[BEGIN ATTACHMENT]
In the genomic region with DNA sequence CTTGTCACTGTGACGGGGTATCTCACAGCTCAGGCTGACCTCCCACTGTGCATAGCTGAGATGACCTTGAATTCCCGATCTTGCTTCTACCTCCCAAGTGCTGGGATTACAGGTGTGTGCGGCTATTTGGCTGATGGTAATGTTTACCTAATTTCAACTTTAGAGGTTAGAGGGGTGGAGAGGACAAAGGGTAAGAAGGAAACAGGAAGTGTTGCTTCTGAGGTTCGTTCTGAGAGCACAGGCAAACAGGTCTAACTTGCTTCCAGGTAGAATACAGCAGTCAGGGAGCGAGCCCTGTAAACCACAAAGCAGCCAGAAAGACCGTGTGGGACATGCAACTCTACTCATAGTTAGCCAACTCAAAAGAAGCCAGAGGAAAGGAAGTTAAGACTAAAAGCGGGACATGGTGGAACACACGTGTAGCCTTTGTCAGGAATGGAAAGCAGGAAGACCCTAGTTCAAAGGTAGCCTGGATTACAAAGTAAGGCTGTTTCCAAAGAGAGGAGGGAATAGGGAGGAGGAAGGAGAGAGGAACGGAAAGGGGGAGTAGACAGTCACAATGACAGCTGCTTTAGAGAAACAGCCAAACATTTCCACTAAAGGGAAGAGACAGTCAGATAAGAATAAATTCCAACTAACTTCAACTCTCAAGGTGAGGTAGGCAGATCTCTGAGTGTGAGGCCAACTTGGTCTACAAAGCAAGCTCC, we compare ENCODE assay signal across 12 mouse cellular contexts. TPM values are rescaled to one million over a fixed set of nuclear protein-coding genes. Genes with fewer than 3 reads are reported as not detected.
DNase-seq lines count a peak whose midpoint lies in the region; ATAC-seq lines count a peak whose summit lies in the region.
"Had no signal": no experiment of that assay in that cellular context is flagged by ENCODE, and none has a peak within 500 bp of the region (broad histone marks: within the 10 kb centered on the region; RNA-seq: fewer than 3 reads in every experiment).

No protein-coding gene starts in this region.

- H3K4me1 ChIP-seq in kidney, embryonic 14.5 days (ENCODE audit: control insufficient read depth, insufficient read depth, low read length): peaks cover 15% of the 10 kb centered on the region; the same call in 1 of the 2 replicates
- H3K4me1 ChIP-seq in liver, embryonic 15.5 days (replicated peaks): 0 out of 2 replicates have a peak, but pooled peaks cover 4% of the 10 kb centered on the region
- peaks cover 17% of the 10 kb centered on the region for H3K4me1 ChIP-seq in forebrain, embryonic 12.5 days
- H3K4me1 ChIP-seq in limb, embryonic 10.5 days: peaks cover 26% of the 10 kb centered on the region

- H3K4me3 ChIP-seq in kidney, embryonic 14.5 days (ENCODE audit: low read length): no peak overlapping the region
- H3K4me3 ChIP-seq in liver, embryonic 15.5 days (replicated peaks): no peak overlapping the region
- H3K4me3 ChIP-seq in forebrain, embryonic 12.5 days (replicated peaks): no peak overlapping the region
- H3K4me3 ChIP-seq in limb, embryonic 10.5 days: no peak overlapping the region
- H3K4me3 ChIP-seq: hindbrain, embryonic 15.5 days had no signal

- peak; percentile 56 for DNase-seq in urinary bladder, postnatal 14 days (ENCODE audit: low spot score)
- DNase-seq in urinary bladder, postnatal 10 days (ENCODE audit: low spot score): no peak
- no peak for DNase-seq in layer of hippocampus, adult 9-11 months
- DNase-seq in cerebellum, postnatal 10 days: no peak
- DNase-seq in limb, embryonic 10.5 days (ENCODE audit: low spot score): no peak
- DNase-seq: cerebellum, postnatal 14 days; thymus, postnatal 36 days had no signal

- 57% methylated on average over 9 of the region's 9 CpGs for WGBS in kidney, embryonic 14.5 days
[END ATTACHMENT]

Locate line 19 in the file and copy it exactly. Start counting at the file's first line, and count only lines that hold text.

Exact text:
- DNase-seq: cerebellum, postnatal 14 days; thymus, postnatal 36 days had no signal